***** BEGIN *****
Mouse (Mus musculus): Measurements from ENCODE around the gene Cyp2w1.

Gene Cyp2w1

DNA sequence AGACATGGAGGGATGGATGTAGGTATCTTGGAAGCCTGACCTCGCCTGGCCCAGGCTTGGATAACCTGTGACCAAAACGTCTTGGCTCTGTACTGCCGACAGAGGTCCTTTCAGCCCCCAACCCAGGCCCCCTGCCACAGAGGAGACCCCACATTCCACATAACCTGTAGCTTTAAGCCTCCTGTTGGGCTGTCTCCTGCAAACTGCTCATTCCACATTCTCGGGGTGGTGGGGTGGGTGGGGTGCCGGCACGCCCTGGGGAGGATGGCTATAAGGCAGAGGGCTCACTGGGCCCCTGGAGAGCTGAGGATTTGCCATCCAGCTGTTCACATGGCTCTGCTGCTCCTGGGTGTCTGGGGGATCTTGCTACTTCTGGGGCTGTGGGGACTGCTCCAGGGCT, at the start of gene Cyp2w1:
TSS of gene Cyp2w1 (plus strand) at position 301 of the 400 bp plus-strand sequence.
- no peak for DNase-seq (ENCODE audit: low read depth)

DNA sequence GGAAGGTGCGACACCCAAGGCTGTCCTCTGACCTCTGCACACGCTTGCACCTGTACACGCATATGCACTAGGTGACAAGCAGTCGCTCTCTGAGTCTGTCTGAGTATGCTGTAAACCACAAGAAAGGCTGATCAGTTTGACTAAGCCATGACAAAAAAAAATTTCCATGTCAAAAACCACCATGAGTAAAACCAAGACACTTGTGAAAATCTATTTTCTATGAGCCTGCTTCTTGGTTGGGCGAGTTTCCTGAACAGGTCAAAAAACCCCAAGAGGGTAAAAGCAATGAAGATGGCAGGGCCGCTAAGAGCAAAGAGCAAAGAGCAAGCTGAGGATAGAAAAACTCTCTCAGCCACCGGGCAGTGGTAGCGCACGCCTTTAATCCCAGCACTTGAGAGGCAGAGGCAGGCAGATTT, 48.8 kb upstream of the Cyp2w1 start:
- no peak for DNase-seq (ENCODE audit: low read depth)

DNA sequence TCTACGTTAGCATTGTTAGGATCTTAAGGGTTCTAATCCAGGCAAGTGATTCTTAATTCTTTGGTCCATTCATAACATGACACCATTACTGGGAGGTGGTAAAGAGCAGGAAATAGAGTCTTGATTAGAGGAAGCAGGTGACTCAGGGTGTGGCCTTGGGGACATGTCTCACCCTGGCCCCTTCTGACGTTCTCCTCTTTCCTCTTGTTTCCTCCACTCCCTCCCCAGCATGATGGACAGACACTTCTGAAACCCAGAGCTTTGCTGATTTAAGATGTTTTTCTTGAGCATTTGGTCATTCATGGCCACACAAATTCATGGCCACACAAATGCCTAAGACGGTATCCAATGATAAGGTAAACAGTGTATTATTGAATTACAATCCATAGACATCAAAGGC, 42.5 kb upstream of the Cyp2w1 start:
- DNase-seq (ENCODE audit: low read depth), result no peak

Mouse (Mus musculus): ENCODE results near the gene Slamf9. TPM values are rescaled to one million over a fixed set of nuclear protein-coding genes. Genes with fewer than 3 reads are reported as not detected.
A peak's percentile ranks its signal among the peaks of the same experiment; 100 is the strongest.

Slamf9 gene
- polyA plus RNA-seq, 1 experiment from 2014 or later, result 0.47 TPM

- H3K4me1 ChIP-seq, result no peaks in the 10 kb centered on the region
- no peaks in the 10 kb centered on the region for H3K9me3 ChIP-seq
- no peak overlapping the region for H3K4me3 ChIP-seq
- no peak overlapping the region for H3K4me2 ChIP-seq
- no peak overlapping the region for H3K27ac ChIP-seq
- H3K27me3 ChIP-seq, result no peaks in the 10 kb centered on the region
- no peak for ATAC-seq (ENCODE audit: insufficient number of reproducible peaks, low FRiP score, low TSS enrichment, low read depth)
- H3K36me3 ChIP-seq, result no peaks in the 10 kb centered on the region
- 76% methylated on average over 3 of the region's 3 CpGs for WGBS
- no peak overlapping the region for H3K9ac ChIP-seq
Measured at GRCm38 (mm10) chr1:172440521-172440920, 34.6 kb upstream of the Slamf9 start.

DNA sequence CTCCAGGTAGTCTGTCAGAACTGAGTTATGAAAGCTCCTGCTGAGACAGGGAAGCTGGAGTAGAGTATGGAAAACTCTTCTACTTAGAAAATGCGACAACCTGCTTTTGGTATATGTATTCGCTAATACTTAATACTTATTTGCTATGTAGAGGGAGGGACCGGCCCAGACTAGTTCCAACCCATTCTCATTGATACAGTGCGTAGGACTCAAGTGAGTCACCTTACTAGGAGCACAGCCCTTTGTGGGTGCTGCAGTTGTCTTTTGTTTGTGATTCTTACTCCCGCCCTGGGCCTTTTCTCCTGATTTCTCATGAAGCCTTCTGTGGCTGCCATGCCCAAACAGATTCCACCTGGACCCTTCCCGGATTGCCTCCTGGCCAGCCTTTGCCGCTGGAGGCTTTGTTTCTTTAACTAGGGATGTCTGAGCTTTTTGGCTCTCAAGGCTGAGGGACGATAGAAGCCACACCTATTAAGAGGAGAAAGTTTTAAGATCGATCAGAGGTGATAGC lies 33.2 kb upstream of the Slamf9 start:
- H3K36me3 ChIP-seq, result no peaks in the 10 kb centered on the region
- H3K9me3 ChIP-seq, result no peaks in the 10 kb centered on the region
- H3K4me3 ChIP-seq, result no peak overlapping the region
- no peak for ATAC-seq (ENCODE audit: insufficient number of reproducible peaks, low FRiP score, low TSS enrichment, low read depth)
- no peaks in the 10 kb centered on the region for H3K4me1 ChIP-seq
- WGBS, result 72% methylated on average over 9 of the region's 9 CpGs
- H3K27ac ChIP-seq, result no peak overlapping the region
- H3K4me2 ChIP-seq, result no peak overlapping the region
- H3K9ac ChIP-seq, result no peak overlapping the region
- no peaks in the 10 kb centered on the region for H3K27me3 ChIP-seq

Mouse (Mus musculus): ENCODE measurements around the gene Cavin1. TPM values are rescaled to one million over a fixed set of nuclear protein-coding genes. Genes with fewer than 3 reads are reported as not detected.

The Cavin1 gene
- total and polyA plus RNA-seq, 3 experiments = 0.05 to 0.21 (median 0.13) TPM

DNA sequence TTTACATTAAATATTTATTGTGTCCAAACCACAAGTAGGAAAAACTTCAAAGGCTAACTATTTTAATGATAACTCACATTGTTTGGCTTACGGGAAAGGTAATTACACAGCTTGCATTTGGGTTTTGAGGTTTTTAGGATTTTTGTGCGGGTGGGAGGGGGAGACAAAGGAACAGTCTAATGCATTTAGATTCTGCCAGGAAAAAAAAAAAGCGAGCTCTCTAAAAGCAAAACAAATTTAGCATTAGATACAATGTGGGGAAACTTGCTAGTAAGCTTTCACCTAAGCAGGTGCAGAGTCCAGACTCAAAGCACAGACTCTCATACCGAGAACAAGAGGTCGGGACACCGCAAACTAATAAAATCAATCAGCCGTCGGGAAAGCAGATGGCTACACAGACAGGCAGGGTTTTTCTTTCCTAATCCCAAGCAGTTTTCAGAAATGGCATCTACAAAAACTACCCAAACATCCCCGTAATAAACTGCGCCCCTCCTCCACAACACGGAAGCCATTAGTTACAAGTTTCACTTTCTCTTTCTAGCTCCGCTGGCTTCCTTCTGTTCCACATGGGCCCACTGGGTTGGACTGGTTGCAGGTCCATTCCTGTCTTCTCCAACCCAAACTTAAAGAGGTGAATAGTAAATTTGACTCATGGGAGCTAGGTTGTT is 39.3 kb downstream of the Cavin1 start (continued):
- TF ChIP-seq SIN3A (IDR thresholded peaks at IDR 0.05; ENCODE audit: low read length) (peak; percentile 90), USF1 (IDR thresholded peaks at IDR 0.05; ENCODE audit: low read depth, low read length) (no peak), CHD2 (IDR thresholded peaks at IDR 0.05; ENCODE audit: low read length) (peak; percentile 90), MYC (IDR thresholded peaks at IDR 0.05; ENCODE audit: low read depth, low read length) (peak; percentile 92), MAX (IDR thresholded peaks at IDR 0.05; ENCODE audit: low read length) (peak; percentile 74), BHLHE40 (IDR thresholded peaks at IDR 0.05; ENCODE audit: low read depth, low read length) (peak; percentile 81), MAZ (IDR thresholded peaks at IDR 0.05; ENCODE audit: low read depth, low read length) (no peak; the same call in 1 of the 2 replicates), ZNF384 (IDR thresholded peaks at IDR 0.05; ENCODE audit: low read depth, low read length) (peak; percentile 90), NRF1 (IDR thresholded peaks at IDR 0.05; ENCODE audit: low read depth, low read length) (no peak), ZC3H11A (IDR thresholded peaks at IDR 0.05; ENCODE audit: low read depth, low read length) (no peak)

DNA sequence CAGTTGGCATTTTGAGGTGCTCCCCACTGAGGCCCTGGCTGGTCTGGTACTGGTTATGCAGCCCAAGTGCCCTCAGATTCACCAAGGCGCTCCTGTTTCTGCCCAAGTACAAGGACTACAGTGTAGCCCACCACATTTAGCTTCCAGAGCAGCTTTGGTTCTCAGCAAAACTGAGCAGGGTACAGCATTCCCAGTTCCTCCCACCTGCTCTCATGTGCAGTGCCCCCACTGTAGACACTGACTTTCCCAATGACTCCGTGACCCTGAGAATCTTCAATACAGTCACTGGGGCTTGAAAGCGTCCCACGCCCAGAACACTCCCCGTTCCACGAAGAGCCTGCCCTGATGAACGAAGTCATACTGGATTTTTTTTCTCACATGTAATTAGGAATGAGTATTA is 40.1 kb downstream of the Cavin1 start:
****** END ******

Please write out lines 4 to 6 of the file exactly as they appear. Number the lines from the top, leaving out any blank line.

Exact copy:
TSS of gene Cyp2w1 (plus strand) at position 301 of the 400 bp plus-strand sequence.
- no peak for DNase-seq (ENCODE audit: low read depth)

DNA sequence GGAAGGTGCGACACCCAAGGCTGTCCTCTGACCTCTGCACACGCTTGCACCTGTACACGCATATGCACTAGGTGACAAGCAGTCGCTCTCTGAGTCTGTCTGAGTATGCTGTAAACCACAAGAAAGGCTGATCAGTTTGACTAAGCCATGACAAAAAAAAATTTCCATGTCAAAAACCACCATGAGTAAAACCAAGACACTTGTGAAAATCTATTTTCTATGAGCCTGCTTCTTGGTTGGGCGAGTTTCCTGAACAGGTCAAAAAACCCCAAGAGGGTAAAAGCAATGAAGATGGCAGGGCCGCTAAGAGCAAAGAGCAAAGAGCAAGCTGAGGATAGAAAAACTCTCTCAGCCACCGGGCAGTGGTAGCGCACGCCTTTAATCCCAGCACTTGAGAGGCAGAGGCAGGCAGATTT, 48.8 kb upstream of the Cyp2w1 start: